Pycnodysostosis Get Facts About Symptoms Treatment

Pycnodysostosis Get Facts About Symptoms Treatment

Pycnodysostosis (Pyknodysostosis)

Pycnodysostosis is a genetic bone disease. Its inheritance pattern follows genetic rules.

Is pycnodysostosis a dwarfism?

Pycnodysostosis consistently causes short stature, with adult males being less than 150 cm (59 inches) tall. Females with pycnodysostosis are even shorter.

Pycnodysostosis causes abnormally dense bones, short distal phalanges (finger bones), and delayed closure of skull sutures in infancy, resulting in an open fontanelle.

Pycnodysostosis causes easily broken bones, especially in the legs, feet, jaw, and collarbone.

The exact frequency of pycnodysostosis is unknown. It is classified as a rare genetic disease that can have a significant impact on affected individuals and their families.

What is the basis for the name of this disease?

Pycnodysostosis was named by the French physicians Maroteaux and Lamy in 1962. They combined "pyknos," which means "dense" in Greek, with "dysostosis," which means "abnormal bone formation." The name "pycnodysostosis" reflects the disease’s hallmark of abnormally dense bones.

Although the original spelling used a ‘c,’ the name has been written variably with a ‘c’ or a ‘k.’ The disease is commonly referred to as pycnodysostosis worldwide.

What are the symptoms of pycnodysostosis?

In addition to short stature, pycnodysostosis causes various abnormalities affecting the head, face, teeth, collarbones, skin, and nails. These include prominent forehead and back of the head, wormian bones within the skull sutures, underdeveloped and wrinkled skin on the fingers’ back, and flat, grooved nails.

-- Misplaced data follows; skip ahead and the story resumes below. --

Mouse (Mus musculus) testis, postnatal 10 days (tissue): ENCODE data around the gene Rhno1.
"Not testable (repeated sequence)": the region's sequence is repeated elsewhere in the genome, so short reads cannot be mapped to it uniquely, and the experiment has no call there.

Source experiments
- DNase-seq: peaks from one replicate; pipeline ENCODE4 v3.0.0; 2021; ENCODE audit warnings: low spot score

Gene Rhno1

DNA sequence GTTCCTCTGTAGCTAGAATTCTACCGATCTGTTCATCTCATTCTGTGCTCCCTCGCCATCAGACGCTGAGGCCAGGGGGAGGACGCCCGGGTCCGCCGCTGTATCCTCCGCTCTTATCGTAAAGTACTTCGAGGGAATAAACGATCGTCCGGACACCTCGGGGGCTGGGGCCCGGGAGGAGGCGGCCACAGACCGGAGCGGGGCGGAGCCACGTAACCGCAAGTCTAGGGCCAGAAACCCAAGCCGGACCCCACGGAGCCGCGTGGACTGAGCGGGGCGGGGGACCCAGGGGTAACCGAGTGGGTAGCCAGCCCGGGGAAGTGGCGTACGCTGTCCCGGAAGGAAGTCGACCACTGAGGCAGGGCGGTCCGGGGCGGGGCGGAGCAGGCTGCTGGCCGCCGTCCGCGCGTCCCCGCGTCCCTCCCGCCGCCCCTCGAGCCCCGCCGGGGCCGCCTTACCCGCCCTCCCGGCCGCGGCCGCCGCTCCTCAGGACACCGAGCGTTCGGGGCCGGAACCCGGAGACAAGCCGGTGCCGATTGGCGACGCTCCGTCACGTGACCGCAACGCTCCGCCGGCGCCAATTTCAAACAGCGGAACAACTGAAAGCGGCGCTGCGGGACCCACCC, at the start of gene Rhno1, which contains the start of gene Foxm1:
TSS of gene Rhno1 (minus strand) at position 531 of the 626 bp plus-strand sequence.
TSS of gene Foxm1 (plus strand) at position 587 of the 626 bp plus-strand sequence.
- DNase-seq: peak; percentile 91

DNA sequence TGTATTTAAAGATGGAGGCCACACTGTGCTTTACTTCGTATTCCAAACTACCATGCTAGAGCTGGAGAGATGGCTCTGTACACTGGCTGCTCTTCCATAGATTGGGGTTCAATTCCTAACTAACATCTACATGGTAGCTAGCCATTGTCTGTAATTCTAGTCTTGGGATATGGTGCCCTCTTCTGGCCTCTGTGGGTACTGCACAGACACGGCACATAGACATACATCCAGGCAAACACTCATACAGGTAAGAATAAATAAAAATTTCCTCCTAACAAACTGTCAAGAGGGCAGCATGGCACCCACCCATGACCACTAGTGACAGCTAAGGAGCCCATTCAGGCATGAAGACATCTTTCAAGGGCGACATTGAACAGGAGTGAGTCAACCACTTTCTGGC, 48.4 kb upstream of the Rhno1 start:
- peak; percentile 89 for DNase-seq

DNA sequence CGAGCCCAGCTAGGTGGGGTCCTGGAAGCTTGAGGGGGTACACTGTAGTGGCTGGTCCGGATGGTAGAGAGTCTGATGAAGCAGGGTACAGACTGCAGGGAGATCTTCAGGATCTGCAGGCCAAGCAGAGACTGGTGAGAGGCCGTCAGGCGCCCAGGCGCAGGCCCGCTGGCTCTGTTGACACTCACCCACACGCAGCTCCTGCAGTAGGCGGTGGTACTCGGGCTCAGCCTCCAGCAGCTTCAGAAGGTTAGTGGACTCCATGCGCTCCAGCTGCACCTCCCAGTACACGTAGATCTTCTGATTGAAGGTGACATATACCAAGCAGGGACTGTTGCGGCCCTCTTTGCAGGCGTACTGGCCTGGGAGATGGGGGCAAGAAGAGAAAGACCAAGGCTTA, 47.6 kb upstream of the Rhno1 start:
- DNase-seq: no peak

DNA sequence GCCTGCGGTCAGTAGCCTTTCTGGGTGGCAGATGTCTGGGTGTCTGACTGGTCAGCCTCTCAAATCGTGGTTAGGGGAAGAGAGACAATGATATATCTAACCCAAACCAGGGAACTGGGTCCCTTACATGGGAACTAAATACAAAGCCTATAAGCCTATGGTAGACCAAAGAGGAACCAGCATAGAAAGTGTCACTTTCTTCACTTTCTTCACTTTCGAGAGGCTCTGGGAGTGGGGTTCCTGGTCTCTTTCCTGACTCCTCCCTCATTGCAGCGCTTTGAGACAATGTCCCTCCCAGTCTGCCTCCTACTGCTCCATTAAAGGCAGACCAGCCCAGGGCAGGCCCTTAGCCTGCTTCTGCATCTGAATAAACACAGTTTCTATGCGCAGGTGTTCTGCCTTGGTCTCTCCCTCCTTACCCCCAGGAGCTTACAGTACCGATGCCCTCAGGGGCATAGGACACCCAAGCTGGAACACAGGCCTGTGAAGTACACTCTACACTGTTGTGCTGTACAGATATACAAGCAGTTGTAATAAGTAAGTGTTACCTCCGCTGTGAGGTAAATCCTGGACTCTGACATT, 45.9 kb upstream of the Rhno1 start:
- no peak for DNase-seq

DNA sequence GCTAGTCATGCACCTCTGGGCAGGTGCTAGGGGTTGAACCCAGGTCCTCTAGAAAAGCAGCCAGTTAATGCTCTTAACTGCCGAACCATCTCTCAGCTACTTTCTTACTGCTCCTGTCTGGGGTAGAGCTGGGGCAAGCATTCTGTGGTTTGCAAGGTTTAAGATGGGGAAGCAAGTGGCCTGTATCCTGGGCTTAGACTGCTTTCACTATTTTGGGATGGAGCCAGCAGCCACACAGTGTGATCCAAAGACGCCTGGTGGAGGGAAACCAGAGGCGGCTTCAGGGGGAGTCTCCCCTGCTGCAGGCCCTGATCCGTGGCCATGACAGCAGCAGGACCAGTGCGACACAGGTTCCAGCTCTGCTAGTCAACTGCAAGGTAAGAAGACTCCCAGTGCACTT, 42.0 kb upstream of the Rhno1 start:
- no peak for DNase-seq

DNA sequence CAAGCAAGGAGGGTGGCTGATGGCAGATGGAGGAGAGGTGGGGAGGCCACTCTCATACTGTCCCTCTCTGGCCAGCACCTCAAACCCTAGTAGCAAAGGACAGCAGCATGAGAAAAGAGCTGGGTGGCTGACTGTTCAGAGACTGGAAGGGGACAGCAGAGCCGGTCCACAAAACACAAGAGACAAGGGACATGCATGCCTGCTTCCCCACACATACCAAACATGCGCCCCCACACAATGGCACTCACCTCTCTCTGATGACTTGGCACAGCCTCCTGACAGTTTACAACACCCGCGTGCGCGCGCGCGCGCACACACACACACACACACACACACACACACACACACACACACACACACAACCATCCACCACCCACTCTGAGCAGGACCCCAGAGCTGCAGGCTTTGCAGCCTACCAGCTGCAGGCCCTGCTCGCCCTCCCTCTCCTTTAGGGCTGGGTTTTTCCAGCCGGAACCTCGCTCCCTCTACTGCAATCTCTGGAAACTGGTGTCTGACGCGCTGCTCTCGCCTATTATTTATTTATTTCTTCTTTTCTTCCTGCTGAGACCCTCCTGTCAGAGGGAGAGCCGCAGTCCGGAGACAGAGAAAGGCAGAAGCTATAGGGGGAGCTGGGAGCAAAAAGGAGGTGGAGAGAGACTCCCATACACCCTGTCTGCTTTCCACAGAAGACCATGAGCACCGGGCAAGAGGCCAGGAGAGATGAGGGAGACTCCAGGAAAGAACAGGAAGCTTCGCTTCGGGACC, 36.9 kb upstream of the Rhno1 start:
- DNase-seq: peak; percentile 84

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Pycnodysostosis can also lead to progressive deterioration of distal phalanges and collarbones, scoliosis, orthodontic issues, and dental cavities.

How is pycnodysostosis inherited?

Pycnodysostosis is an autosomal recessive condition, meaning that both parents must carry an abnormal gene for a child to develop the disease.

What are the risks of pycnodysostosis?

Due to its rarity, the risk of having a child with pycnodysostosis is low, especially without a family history of the disease.

However, consanguineous unions slightly increase the risk of pycnodysostosis because of the likelihood of both parents carrying the abnormal gene.

In families with a child with pycnodysostosis, the risk is higher. The parents each carry a single edition of the pycnodysostosis gene, resulting in a 25% overall risk of having a child with the disease.

What is the molecular story with pycnodysostosis?

In 1995, researchers identified the pycnodysostosis gene on chromosome region 1q21. Further investigation revealed mutations in the cathepsin K gene as the cause of pycnodysostosis. Cathepsin K deficiency leads to abnormally dense and brittle bones.

Could there be a connection between pycnodysostosis and osteoporosis?

Pycnodysostosis and osteoporosis both cause bone fragility. However, pycnodysostosis is associated with dense bones, while osteoporosis involves porous bones. There is no apparent connection between the two conditions.

Recent findings suggest that cathepsin K, the enzyme deficient in pycnodysostosis, plays a role in bone resorption and may have implications for treating osteoporosis.

What is the treatment for pycnodysostosis?

Preventing bone fractures and avoiding false accusations of child abuse are crucial for patients with pycnodysostosis. Care should be taken when handling infants, and safer forms of exercise like swimming should be encouraged for older children.

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Growth hormone replacement therapy has shown promise in increasing linear bone growth, which can help mitigate the short stature associated with pycnodysostosis.

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Medically reviewed by Aimee V. Hachigian-Gould, MD; American Board of Orthopaedic Surgery


"Pycnodysostosis, a lysosomal disease caused by cathepsin K deficiency."

Gelb BD, Shi GP, Chapman HA, Desnick RJ



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